As you collect ideas and designs to create your vision, remember: the key to creating a space you want to spend time in means creating time to enjoy your space. With long-lasting materials like redwood, you’ll have more time than ever to relax in your own personal oasis.

This article was originally published on Extreme How-To Blog. View the full article here.

Redwood Featured Prominently on “AM Northwest”

Brian Paul, representing the California Redwood Association, presented a segment on AM Northwest on Portland, Oregon’s KATU ABC affiliate. Brian shared with host Helen Raptis the many reasons homeowners, contractors, and others choose to build with Redwood. Considerations including the beauty, durability, affordability, and natural resistance to insects, decay, and fire were noted as top reasons Redwood is chosen over other products for outdoor living projects. Brian also described why Redwood is a top environmental choice as well. Renewable, biodegradable, and sustainable, Redwood forestlands are responsibly managed and harvested right here in the U.S.A.


Redwood Featured Prominently on “New Day NW”

Brian Paul, representing the California Redwood Association, presented a segment on New Day NW on Seattle’s KING 5 NBC affiliate. Brian discussed the many desirable attributes of redwood lumber and shared with viewers a scale model Redwood Pergola, section of Redwood Siding, as well as descriptions of the most common Redwood grades. Brian also helped viewers understand the sustainability of Redwood as one of the most responsibly managed and harvested wood species in the world.


DIY Eco-Friendly Redwood Pergolas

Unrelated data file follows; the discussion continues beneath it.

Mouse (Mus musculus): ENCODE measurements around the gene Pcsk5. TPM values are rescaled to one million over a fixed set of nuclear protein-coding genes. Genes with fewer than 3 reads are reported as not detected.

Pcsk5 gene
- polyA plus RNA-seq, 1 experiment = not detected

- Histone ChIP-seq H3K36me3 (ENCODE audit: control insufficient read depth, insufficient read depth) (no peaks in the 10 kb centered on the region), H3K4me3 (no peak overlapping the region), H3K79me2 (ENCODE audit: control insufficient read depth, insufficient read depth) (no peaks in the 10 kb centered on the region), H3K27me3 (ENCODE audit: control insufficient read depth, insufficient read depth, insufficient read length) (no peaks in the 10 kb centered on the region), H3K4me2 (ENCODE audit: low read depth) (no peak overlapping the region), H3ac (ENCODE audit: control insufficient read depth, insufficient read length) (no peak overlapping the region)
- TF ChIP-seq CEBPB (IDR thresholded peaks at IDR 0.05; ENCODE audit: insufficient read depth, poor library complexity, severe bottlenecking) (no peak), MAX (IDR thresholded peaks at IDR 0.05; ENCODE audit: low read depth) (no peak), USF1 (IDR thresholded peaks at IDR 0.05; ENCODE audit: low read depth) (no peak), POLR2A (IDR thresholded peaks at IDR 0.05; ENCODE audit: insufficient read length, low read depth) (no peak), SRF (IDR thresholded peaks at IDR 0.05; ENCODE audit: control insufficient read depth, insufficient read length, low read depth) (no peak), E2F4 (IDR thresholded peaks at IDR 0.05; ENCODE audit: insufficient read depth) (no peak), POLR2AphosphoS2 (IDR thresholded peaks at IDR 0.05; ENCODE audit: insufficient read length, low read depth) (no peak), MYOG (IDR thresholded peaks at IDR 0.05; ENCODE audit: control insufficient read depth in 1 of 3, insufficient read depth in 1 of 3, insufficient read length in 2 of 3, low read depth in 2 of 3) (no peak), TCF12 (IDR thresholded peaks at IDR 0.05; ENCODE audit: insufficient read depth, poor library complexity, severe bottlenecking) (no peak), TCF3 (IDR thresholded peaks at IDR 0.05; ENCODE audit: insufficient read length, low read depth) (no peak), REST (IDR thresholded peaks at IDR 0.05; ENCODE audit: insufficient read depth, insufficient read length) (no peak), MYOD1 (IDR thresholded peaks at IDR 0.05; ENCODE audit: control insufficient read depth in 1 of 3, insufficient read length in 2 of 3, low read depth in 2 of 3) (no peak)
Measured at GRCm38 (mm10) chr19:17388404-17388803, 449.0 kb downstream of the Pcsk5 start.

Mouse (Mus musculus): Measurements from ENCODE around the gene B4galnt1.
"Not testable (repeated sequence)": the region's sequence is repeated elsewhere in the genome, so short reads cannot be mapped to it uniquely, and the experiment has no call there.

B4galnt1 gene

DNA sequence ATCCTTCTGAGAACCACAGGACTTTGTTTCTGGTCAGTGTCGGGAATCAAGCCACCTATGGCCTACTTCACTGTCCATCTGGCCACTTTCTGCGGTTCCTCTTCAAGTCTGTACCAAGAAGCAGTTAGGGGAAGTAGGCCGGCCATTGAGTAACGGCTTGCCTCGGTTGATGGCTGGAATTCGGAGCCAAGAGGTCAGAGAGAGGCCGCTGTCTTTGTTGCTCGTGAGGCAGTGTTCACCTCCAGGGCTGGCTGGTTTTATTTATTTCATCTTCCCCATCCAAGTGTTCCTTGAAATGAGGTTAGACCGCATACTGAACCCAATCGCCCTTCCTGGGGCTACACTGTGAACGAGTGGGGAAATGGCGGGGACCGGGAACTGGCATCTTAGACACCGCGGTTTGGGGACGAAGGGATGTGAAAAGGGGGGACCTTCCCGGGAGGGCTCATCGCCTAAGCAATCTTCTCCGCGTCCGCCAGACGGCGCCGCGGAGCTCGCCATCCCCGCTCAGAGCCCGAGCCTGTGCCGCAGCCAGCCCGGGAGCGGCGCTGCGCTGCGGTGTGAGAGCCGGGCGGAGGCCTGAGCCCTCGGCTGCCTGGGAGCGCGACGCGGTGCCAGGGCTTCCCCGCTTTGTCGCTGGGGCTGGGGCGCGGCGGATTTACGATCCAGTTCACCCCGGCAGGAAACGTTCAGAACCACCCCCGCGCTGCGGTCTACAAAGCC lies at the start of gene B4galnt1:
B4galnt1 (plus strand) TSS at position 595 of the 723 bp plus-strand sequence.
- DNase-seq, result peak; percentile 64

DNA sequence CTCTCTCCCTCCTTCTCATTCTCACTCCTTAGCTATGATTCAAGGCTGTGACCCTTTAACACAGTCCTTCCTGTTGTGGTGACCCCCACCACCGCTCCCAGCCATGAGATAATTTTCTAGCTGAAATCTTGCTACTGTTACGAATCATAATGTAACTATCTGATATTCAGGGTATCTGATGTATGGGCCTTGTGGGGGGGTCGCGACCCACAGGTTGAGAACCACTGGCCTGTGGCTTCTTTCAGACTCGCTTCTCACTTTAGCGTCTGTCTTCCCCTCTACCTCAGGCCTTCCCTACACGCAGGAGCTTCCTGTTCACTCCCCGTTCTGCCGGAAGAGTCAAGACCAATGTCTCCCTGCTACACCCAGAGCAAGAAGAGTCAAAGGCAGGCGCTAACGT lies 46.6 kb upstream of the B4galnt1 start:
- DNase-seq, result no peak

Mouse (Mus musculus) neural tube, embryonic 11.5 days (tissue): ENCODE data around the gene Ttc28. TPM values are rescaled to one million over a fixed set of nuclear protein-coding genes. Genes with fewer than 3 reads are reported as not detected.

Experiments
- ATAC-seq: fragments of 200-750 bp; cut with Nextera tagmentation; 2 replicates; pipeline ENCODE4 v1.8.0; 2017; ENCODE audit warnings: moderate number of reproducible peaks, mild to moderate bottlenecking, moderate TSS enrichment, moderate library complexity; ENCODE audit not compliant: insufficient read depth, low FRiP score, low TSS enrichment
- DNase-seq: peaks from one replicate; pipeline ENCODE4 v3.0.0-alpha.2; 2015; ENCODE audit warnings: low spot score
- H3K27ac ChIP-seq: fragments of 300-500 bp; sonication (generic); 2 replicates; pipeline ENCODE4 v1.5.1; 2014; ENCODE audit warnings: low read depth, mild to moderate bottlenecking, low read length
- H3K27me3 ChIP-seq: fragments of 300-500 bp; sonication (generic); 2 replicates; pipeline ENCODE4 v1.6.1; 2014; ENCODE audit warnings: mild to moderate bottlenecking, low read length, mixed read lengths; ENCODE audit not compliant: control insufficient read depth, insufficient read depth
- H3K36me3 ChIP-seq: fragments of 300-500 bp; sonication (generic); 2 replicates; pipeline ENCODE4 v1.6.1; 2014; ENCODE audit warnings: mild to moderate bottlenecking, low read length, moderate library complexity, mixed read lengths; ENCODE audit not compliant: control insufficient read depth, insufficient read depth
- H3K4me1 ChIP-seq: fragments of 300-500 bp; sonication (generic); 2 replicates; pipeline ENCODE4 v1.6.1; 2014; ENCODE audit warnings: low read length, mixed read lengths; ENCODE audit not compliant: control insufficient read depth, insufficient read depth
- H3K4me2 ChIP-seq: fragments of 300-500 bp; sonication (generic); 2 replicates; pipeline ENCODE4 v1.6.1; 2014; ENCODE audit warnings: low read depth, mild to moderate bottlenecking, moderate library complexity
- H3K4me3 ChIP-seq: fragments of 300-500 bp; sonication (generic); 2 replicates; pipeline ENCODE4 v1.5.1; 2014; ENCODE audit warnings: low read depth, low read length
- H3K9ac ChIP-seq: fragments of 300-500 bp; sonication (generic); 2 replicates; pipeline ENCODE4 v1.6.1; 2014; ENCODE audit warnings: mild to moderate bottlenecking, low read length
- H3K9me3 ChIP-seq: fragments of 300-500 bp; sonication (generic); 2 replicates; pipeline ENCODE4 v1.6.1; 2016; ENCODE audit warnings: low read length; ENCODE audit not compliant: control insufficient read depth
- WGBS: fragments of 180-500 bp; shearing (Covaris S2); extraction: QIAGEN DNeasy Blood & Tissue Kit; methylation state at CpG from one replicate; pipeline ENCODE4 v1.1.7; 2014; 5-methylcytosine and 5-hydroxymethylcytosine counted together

Of the many landscaping trends that come and go, one of the more enduring structures has to be the pergola. With its open sides and slatted roofs that offer shade without blocking the sun, redwood pergolas serve as gateways to formal gardens, freestanding structures in a yard, surrounding a hot tub, or attached to a house over the deck.


Not only timeless, redwood pergolas are elegant in their simple structure: this is a weekend project for an adequately skilled DIYer. Some considerations for planning your redwood pergola:

  • Before beginning any home improvement project, check with your local building department to learn if a permit is required and to discover any special building codes for your locality.
  • Design to your space. Some redwood companies offer online tools that make this very easy to do. You can also modify existing plans to fit your space needs.
  • Use only non-corrosive hardware to prevent staining on your finished redwood pergola.
  • Be sure to finish your redwood pergola with a clear water repellent or stain to enhance your structure’s natural beauty and to extend the life of your project.

What makes a redwood pergola eco-friendly? Redwood is grown and harvested from responsibly managed commercial forests that are all FSC certified. Redwood is also proven carbon-negative, as the trees absorb and store carbon in their wood fibers – and stays there after harvesting. The lumber is naturally strong and durable, shrinks and swells less than other woods, and is less likely to warp or split. Redwood is also recyclable and biodegradable. As more California homeowners consider drought conditions when planning their landscaping projects, it’s also good to know that redwood is naturally fire-resistant.

A Redwood pergola is a great way to enjoy outdoor living, and with many easy-to-build designs, can make a stunning addition to any home.

View the original article written by Charlie Jourdain here.